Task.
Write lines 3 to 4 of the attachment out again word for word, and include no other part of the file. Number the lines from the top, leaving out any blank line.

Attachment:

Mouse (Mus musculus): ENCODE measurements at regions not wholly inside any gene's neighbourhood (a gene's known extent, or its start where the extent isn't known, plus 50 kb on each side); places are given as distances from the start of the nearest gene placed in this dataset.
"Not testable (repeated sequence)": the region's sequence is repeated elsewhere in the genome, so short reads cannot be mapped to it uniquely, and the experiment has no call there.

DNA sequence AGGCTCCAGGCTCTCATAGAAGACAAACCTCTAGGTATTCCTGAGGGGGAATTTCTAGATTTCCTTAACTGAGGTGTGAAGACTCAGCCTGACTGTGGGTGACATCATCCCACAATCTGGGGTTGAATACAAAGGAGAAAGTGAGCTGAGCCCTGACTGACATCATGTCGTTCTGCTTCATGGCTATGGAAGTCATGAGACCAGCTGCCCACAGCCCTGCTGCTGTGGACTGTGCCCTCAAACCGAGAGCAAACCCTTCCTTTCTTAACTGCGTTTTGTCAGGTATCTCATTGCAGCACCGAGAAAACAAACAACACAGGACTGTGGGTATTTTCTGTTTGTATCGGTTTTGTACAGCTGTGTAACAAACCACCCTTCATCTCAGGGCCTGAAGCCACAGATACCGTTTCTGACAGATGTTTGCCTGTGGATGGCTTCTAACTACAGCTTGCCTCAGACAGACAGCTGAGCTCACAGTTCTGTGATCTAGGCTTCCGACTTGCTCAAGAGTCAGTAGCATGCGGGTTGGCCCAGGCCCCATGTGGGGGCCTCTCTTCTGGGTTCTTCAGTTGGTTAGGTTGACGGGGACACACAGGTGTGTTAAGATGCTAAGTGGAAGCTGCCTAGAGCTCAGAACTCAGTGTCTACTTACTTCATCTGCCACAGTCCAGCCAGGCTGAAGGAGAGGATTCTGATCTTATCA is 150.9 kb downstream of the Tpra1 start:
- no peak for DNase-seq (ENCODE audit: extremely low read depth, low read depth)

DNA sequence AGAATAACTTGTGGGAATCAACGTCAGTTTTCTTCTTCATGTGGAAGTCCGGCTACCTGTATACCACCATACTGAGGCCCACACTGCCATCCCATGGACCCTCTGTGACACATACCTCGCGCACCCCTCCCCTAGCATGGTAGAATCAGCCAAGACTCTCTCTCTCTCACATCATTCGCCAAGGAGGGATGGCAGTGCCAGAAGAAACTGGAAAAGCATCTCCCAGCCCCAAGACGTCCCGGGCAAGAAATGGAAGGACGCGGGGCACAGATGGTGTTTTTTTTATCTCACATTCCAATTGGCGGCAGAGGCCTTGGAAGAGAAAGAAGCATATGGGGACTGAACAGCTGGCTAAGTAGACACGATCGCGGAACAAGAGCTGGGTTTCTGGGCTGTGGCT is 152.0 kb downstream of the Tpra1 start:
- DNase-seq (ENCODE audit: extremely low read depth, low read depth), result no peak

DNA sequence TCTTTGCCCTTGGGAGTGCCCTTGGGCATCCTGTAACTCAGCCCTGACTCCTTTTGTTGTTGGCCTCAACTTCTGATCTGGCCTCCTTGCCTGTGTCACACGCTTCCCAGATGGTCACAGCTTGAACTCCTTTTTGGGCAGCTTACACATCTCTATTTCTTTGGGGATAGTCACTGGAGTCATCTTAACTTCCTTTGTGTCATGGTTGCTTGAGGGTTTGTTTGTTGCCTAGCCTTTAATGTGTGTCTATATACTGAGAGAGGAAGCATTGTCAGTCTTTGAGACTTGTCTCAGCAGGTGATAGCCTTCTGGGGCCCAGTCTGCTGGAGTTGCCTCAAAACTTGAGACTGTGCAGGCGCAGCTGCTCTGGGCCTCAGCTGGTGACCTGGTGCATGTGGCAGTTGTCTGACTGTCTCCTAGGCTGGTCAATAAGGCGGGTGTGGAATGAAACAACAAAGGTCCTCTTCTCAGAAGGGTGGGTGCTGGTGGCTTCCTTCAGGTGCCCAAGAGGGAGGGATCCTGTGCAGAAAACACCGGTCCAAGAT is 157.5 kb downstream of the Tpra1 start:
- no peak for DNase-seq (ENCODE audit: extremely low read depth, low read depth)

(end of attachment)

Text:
DNA sequence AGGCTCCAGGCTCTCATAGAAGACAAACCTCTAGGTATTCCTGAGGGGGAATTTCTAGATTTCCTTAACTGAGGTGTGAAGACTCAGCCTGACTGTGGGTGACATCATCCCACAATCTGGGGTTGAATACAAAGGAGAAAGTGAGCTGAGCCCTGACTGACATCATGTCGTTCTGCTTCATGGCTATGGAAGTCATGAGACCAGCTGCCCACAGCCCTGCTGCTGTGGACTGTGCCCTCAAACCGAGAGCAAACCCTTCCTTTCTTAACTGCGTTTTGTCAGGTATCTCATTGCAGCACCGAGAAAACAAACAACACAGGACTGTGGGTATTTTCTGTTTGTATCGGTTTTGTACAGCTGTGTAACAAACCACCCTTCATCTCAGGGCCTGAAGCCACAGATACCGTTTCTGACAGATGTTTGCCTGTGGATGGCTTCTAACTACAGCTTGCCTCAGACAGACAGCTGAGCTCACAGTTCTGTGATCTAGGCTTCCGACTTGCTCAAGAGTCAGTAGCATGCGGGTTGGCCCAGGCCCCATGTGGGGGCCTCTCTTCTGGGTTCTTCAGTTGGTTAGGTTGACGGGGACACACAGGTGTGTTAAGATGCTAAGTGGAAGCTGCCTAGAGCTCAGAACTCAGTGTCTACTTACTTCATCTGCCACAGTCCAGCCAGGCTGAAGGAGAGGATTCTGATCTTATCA is 150.9 kb downstream of the Tpra1 start:
- no peak for DNase-seq (ENCODE audit: extremely low read depth, low read depth)